A report of the third BBC channel revealed that children at the age of 15 claim to earn up to £ 300 a day through the use of social networking sites to sell drugs based on emoji symbols.
The Egyptian Minister of Social Solidarity Ghada Wali revealed that Egyptians use drugs twice as much as world’s rates. She pointed out that children under the age of ten abuse drugs, and that the percentage of narcotic substances abuse among women has increased by about 27%.
Drug prices have also increased substantially in Egypt, but acquiring drugs is easy, "probably easier than getting a sack of sugar," according to M., a taxi driver. He adds to Jazira Net "I can live without sugar, but I cannot reduce the amount of Tramadol, otherwise I will not be able to work intensely and support my family."
Use of medications
Pharmacist Dalia Kilani reveals that some drug addicts take a number of antiallergic drugs, available at low prices in pharmacies, including cough medications that the patient consumes completely before leaving the pharmacy.
She told Jazira Net that "cold tablets are crushed and consumed as powder in shisha, or by injection after they have been dissolved into liquid." Regarding Tramadol, the government has taken the necessary steps by allowing the prescription of this substance to inpatients in hospitals. "
For his part, psychiatrist Ahmed Abdullah is not surprised for this duplication of drug use rates in Egypt "It is normal that living amid an increased pressure, Egyptians would resort to drugs driven by a very strong desire to relieve their tension and stress."
He told Jazeera Net that "many people are facing life without balanced mechanisms that help them alleviate the existing stress in their life, as is the case in normal humans, even the poor ones around the world. Some Egyptians face this pressure by resorting to drugs, which use has become less tiring than any other thing."
He adds that religion exhorts recreation, but a large number of religious sheikhs prohibit drug use, same stance they have regarding music for example. This extremist opinion increases the problem upon people.
The inevitable result according to the opinion of this psychiatrist is "a lack of efficiency, absurd behavior, increasing problems and therefore the duplication of drug use, especially with the practice of old and unnecessary treatment methods."
Ahmed Abdullah says that the treatment of the addict is easy, but what is even easier is his relapse into addiction. Hence the only effective alternative is to provide a continuous protection throughout life.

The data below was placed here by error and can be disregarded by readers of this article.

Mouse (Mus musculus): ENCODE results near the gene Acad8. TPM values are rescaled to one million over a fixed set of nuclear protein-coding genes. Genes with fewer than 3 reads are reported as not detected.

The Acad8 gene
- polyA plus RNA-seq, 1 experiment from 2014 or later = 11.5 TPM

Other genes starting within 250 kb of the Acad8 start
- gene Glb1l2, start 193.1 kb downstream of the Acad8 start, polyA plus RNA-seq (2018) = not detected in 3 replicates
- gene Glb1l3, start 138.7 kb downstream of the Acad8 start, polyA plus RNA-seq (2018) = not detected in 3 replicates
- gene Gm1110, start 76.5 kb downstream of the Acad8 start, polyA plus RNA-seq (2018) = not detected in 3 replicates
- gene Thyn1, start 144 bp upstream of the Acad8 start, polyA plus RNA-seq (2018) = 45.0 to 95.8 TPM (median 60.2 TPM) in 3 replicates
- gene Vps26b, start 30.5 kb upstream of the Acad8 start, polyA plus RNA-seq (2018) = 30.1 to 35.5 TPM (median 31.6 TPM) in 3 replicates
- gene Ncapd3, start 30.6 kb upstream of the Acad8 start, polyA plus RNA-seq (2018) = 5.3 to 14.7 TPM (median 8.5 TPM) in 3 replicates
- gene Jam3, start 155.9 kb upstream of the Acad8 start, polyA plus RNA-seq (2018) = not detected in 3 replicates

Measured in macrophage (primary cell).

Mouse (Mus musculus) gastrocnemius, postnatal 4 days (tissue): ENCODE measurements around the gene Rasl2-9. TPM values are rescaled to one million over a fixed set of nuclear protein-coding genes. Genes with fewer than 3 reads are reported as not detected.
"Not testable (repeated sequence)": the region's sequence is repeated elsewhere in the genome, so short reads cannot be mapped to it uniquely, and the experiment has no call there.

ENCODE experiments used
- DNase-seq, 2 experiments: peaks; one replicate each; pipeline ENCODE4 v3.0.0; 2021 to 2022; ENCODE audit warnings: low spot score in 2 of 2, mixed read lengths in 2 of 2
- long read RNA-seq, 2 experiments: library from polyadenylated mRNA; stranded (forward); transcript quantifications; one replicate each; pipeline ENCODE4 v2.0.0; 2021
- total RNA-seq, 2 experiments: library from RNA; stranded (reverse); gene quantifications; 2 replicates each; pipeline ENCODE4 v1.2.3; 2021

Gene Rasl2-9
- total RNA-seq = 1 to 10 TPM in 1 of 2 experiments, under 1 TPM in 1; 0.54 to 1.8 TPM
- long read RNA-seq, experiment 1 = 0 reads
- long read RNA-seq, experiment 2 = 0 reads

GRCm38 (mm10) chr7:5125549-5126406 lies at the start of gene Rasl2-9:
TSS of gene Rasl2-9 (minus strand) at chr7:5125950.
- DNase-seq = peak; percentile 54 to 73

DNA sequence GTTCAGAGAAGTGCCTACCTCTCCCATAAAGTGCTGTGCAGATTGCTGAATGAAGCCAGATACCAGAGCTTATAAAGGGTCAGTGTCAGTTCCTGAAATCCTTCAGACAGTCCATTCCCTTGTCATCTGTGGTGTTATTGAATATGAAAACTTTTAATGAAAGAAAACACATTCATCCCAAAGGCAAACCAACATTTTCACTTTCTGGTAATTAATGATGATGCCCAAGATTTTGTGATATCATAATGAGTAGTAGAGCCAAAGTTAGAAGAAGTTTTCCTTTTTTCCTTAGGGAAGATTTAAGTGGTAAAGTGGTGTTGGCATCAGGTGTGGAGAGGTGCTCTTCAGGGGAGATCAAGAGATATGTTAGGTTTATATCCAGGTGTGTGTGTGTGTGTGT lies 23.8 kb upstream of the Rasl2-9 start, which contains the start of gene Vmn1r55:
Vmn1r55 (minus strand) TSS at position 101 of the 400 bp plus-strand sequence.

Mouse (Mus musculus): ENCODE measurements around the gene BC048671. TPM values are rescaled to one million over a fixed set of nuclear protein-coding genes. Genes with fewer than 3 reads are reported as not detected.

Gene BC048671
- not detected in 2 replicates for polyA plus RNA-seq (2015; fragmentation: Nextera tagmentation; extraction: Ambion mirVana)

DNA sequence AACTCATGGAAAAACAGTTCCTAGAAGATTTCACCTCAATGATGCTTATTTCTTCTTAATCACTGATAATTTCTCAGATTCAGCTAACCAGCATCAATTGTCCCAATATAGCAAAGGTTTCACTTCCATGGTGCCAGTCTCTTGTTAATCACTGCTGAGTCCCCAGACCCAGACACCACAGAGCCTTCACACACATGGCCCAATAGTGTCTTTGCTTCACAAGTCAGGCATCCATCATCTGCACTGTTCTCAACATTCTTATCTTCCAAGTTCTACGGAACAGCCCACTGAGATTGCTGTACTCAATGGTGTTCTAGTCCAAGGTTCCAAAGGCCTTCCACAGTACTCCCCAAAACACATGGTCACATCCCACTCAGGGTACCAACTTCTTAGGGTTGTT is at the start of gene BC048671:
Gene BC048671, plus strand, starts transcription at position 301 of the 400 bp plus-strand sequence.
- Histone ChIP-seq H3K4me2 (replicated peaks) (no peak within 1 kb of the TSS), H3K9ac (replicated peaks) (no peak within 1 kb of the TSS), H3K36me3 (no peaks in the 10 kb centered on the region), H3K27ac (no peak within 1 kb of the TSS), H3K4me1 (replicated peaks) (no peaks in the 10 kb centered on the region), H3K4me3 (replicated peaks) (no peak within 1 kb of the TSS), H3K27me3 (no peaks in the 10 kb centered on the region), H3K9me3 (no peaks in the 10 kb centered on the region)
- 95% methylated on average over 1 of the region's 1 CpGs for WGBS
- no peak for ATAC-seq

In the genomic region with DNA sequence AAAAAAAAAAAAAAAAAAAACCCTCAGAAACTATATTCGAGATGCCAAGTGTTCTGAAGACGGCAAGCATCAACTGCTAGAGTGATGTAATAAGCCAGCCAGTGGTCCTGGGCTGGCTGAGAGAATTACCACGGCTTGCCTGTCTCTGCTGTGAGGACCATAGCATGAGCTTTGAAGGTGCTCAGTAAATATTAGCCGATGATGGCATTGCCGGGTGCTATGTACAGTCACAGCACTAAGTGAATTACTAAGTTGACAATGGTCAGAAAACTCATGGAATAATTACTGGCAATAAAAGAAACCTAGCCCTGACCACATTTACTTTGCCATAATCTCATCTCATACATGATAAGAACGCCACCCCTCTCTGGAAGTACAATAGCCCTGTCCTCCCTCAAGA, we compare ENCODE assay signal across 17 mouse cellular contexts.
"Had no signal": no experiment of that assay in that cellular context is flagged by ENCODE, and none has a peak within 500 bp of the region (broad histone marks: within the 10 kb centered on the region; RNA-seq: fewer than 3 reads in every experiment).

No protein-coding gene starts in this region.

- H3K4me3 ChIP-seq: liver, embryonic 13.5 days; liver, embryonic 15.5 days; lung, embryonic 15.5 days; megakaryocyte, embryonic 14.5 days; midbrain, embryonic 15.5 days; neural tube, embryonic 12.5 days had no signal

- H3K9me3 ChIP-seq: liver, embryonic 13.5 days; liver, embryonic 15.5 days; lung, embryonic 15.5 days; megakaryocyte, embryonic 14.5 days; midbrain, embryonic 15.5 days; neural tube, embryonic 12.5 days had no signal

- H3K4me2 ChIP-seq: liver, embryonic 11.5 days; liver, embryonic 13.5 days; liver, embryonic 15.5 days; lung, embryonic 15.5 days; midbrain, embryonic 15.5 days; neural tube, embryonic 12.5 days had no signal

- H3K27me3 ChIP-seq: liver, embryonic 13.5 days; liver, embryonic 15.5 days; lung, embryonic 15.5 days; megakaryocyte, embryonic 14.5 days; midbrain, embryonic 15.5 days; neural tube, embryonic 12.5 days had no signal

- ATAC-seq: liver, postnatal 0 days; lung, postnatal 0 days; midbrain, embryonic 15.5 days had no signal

Tramadol: a disaster
The former head of the Abbasside hospital addiction unit, Abdul Rahman Hammad, talks about the increased supply and demand for drugs in the market amid the instability in the midst of Arab Spring revolutions, in addition to increased cross-border smuggling, where countries in the region and Egypt in particular are targeted.
Hammad believes that "Tramadol is the biggest disaster given its spread among young people, due to the deterioration of social conditions, and the growing number of filmmaking that promote drugs and violence."
He considers Tramadol to be one of the most dangerous types of drugs because it is a synthetic drug that is part of the "morphine" group and that acts on the central nervous system.
Dr Hammad adds that one of the reasons for the spread of Tramadol is its low price, ease of acquisition and the misconception that it does not lead to addiction. Not to mention that the criminalization of its use has only recently been implemented.
He notes that Tramadol is consumed by various social categories, including housewives, since it is a stimulant that increases energy and delays the feeling of fatigue.
Dr. Hammad adds that international research confirms the continued increase in drug addiction among women. The most dangerous in this phenomenon is the poor impact on the family, at a time when many families refrain from providing treatment to their addicted daughters.
Dr Hammad believes that the solution to the current problem of increased drug rates is the activation of the national drug control strategy, which includes: supply reduction by tightening relevant laws, agreements with drug-producing countries, fighting money laundering with the reduction of demand through prevention, treatment and the reintegration of former drug addicts in the community.